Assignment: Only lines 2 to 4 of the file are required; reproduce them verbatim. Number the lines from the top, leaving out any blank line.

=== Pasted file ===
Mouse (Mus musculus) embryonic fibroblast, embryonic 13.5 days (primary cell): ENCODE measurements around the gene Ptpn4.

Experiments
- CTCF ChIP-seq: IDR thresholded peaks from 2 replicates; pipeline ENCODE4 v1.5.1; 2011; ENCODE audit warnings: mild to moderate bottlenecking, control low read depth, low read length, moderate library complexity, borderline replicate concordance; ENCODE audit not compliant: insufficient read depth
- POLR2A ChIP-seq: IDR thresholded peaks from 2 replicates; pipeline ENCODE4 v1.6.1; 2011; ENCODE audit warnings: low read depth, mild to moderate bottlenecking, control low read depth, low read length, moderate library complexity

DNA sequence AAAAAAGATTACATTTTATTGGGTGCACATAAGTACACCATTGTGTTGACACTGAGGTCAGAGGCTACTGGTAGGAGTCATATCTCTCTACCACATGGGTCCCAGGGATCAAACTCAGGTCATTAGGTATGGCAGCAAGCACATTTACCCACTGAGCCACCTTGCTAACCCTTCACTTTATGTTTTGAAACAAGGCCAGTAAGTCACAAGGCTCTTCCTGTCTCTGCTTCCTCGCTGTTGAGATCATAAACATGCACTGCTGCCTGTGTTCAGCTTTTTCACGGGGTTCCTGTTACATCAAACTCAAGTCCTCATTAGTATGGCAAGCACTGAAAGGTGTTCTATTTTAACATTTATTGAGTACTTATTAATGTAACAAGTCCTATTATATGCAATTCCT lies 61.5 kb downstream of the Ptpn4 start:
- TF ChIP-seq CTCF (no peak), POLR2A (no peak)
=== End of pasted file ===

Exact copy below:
Experiments
- CTCF ChIP-seq: IDR thresholded peaks from 2 replicates; pipeline ENCODE4 v1.5.1; 2011; ENCODE audit warnings: mild to moderate bottlenecking, control low read depth, low read length, moderate library complexity, borderline replicate concordance; ENCODE audit not compliant: insufficient read depth
- POLR2A ChIP-seq: IDR thresholded peaks from 2 replicates; pipeline ENCODE4 v1.6.1; 2011; ENCODE audit warnings: low read depth, mild to moderate bottlenecking, control low read depth, low read length, moderate library complexity